Renault have been handed a two-year suspended ban from the Formula One world championship after admitting to race-fixing.
|Piquet said he had been 'at the mercy' of Renault boss Briatore [AFP]
The French car manufacturer, appearing before an FIA World Motor Sport Council hearing in Paris, had said it would not contest accusations the team ordered Brazilian Nelson Piquet to crash his car into a wall at last year's Singapore Grand Prix so that Spanish teammate Fernando Alonso might win.
"The ING Renault F1 team admitted that the team had conspired with its driver Nelson Piquet Jr to cause a deliberate crash at the 2008 Singapore Grand Prix, in breach of the International Sporting Code and F1 Sporting Regulations," the FIA (Fédération Internationale de l'Automobile) statement read.
The suspended ban will last until the end of the 2011 season.
"The World Motor Sport Council considers Renault F1's breach relating to the 2008 Singapore Grand Prix to be of unparalleled severity," the statement added.
"Renault F1's breaches not only compromised the integrity of the sport but also endangered the lives of spectators, officials, other competitors and Nelson Piquet Jr himself."
Piquet on Monday condemned former team boss Flavio Briatore and expressed bitter regret for his own role.
The Brazilian driver said he hoped another team would give him the chance to "start from zero".
"Mr Briatore was my manager as well as the team boss, he had my future in his hands but he cared nothing for it. By the time of the Singapore GP he had isolated me and driven me to the lowest point I had ever reached in my life"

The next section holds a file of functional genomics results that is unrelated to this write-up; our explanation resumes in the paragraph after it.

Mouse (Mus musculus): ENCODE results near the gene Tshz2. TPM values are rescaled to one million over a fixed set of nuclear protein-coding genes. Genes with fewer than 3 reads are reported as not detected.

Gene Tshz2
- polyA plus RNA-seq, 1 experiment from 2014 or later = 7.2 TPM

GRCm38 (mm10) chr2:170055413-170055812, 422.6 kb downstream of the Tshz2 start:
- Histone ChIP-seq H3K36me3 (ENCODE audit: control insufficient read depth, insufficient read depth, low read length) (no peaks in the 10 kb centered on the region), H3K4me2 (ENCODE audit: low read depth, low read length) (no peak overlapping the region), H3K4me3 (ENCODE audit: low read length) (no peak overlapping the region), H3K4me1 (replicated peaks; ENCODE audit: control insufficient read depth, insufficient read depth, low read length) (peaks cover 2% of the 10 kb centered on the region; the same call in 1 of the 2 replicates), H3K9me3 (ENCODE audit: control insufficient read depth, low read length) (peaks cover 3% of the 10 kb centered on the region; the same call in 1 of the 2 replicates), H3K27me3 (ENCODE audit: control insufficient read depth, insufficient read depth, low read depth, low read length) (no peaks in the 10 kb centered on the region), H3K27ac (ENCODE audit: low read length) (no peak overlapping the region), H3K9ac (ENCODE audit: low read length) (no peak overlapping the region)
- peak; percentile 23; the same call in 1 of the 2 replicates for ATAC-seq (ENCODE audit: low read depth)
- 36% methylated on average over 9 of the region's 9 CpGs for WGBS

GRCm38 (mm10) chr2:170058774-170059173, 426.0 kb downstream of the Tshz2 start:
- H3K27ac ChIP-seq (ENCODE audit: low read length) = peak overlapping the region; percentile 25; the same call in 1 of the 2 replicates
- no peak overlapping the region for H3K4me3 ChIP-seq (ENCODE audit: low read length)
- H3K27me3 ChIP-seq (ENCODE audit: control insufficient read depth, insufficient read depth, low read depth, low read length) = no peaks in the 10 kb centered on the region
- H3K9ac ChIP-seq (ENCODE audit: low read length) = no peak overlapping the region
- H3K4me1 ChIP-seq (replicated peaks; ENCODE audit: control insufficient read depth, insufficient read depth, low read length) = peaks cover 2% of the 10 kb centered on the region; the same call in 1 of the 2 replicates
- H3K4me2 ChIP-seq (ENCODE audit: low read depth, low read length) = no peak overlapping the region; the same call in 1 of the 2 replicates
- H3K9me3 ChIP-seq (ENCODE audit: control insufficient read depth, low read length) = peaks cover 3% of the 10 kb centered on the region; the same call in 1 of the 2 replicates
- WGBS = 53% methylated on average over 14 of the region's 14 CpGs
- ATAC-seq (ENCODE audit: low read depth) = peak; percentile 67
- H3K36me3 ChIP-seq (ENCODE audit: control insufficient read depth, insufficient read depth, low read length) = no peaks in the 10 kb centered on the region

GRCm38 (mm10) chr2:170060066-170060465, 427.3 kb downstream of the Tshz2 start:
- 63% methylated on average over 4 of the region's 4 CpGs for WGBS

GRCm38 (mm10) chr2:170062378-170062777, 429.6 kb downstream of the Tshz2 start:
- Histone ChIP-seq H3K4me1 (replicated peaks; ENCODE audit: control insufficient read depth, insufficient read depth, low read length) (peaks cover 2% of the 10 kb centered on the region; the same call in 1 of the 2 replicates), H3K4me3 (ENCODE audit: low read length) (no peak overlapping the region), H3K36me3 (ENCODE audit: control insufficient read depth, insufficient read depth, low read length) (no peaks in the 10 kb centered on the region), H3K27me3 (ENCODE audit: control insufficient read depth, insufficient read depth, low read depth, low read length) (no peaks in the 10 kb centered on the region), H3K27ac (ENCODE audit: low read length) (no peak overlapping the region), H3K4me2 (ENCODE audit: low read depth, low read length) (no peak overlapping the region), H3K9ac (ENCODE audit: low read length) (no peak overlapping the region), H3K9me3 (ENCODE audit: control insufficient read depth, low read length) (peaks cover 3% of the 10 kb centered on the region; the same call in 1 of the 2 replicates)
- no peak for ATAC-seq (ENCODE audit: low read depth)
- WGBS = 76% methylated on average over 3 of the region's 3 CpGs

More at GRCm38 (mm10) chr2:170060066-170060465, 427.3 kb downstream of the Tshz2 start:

Formula One driver Nelson Piquet Jr
Piquet, who went to the International Automobile Federation (FIA) to expose what had happened after he had been dropped by the team in August, said in an emotional statement that his time at Renault under Briatore had been a nightmare.
"Having dreamed of being a Formula One driver and having worked so hard to get there, I found myself at the mercy of Mr Briatore," he said.
"His true character, which had previously only been known to those he had treated like this in the past, is now known.
"Mr Briatore was my manager as well as the team boss, he had my future in his hands but he cared nothing for it.
"By the time of the Singapore GP he had isolated me and driven me to the lowest point I had ever reached in my life."
The FIA banned Briatore, who manages four other F1 drivers apart from Piquet, from the sport for life – even as a spectator.
Briatore and engineering head Pat Symonds already left the Renault team last week.
"I am relieved that the FIA investigation has now been concluded," Piquet added, apologising to fans and the FIA.
"Those now running the Renault F1 Team took the decision, as I did, that it is better that the truth be known and accept the consequences.
"The most positive thing to come from bringing this to the attention of the FIA is that nothing like it will ever happen again.
|Briatore will not even be able to attend races as a spectator [GALLO/GETTY]
"I bitterly regret my actions to follow the orders I was given. I wish every day that I had not done it."
Piquet, whose father and namesake was a triple world champion, said he could not now believe he agreed to the plan presented to him on the morning of the race by Briatore and Symonds.
"Listening now to Mr Briatore's reaction to my crash and hearing the comments he has made to the press over the last two weeks it is clear to me that I was simply being used by him then to be discarded and left to ridicule," he said.
Piquet, who was handed immunity from prosecution in return for telling the truth, said he would have to start his career from scratch and did not expect to be forgiven or forgotten.
Double world champion Fernando Alonso was exonerated of any involvement at the hearing.
"Mr Alonso was not in any way involved in Renault F1's breach of the regulations," the FIA said.
FIA president Max Mosley said after the hearing that the team would remain in Formula One, but Renault F1 chairman Bernard Rey did not comment.